A favorite interview question from Patricia Sheridan… and Ina’s answer:

Some people can identify flavors easily and you have said flavor is important to you. So was that ability something you developed or have you always had a sensitive palate?

I think I have always found that I am searching for flavor. In fact, I don’t think I’m a great cook. I think I’m a great taster. I know when something tastes right, and I know when it can be better. I just have in my head a flavor, you know, like the idiot savant thing [laughing]. But unlike major chefs who have worked in restaurants over the years, I can’t just throw things together and it will come out right. I am really looking for a flavor and a texture that I’ve got in my head. I do it in a very deliberate way in a recipe. Read more:

Ina writes a blog; check it out!         Index to Ina’s Cookbooks; check it out!    

Want to read more Ina today??

This month we have main courses, but next month — in March –we have gorgeous desserts for March Madness, Saint Patrick’s Day, or your sister Susie’s birthday party!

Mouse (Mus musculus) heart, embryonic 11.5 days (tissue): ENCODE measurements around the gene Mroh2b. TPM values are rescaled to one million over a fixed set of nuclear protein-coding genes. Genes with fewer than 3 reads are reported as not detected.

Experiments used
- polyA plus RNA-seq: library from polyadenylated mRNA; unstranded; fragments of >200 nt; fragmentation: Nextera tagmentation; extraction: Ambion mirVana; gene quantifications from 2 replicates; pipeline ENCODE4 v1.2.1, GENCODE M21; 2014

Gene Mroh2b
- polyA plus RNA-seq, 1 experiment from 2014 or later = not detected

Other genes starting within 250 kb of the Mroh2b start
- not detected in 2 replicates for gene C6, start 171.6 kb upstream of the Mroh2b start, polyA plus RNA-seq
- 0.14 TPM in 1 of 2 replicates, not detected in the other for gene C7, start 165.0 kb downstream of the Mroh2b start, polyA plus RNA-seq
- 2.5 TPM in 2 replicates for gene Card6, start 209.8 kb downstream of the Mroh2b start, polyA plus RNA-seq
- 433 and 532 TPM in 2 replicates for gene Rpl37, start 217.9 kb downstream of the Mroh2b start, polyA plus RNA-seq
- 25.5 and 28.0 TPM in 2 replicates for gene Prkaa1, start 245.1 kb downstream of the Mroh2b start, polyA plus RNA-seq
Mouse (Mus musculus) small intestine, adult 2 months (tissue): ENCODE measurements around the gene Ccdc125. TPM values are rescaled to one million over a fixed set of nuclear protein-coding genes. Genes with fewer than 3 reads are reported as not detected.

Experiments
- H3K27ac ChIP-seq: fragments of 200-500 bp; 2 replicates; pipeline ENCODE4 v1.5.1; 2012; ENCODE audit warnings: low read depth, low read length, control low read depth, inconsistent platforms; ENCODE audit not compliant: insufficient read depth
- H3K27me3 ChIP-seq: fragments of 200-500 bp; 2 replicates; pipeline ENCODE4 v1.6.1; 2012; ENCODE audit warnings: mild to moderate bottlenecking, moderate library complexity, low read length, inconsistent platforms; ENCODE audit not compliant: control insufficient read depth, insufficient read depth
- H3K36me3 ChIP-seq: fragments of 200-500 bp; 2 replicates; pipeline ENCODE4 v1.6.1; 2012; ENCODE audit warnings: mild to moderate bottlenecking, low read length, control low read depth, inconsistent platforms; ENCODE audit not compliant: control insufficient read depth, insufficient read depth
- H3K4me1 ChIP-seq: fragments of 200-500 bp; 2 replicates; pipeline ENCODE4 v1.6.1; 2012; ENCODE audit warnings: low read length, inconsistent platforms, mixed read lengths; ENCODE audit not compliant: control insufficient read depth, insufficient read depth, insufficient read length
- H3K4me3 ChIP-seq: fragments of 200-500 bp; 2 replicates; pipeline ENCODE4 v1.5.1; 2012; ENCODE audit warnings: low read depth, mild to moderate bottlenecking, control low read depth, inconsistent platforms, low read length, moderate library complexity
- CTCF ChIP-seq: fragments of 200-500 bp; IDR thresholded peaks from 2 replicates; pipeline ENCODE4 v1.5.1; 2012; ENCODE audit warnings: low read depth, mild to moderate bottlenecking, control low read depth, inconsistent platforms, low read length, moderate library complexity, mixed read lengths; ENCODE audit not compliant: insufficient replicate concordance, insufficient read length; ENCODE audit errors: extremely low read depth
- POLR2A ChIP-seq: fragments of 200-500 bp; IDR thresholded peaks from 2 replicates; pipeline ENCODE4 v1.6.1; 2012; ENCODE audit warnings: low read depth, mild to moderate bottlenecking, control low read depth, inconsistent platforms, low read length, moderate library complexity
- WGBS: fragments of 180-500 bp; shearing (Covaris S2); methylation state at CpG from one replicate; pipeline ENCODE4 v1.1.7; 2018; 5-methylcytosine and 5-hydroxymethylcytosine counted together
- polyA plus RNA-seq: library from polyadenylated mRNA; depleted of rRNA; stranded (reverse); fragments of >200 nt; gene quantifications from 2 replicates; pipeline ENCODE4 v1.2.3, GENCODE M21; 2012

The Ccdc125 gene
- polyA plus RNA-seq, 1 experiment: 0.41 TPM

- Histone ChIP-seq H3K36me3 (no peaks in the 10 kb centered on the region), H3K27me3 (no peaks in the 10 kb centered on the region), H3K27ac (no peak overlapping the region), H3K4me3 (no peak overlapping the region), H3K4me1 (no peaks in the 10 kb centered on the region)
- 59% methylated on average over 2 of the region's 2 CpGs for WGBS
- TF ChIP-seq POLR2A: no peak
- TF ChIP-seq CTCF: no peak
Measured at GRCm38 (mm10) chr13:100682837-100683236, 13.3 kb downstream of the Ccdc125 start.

Stop in and see what all of our fine writers are cooking up today or any day:
Upcoming Ina Fridays 
March:  Dessert/Other  April:  Appetizer/Drinks    May:  SSS   June:  Main Course   July:  Dessert/Other August: Appetizer/Drinks   Sept: SSS  Oct:  Main Course
Nov: Dessert/Other  Dec:  Appetizer/Drinks Jan ’15:  SSS  Feb ’15:  Main Course
SSS= Soup, Salad, or Side
Want to join our group?  If you’d like to blog each month, email me at for further information.  If you’d like to join in just once in a while, click on the linky at the end of the post and follow the prompts the first Friday of any month.  Please link Ina recipes only!  Thanks!!

if you liked this, you might like my:

Lamb Shanks on Gingered Rutabaga


I like a pasta bowl for lamb shanks and sides…sit them up in the rutabagas to show them off. Click here for recipes:  LAMB SHANKS ON GINGERED RUTABAGAS (INCLUDES A NEXT DAY LAMB STEW)

12 thoughts on “Ina Fridays — Main Courses — Lamb Shanks + Orzo

  1. The dish you made looks so beautiful and hearty, yet elegant! I’ve never, ever cooked lamb, but yours looks really good. Bet the veggies were really nice. Also, I like the picture of the deer 🙂 We see lots (tons!) of ravens, as well as snow weasels (so adorable) and moose (one of my favorite animals).

  2. You see Alyce, I’m Californian at heart but I live in Arizona. My tastes run more with the summer foods and BBQs. I do eat lamb once ore twice a year, but a still appreciate a well made lamb dish. Yours looks great with all the vegetables, and I’m sure I would appreciate even more if I loved in the cool, too.

  3. I have always thought that southern Rhone reds pair beautifully with lamb. Excellent Cotes du Rhone can easily be found in the $10-20 range.